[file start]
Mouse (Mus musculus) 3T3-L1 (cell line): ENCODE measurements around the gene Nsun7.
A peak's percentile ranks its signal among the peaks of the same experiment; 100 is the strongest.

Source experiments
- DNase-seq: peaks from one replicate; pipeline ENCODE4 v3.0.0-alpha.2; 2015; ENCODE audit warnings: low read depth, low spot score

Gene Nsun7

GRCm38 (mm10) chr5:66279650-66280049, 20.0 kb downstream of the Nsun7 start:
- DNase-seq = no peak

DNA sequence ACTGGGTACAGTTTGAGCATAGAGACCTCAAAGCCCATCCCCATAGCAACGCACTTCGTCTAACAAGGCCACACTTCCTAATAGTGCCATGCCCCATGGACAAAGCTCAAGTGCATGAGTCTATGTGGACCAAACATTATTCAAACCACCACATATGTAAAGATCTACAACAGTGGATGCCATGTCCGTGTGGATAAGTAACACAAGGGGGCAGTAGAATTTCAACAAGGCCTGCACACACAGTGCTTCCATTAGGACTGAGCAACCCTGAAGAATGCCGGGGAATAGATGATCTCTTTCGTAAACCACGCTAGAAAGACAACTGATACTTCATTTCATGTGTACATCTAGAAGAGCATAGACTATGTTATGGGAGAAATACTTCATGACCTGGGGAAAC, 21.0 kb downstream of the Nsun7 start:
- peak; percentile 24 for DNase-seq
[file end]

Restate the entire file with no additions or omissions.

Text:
Mouse (Mus musculus) 3T3-L1 (cell line): ENCODE measurements around the gene Nsun7.
A peak's percentile ranks its signal among the peaks of the same experiment; 100 is the strongest.

Source experiments
- DNase-seq: peaks from one replicate; pipeline ENCODE4 v3.0.0-alpha.2; 2015; ENCODE audit warnings: low read depth, low spot score

Gene Nsun7

GRCm38 (mm10) chr5:66279650-66280049, 20.0 kb downstream of the Nsun7 start:
- DNase-seq = no peak

DNA sequence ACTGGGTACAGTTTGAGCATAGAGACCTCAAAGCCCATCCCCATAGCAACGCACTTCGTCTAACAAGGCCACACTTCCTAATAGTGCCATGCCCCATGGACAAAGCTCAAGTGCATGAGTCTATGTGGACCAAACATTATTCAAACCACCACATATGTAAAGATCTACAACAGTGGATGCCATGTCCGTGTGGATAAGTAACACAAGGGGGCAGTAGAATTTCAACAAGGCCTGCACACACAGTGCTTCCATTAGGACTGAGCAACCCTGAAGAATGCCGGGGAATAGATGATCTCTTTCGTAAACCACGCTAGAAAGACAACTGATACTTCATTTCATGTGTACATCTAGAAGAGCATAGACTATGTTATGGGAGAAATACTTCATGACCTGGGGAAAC, 21.0 kb downstream of the Nsun7 start:
- peak; percentile 24 for DNase-seq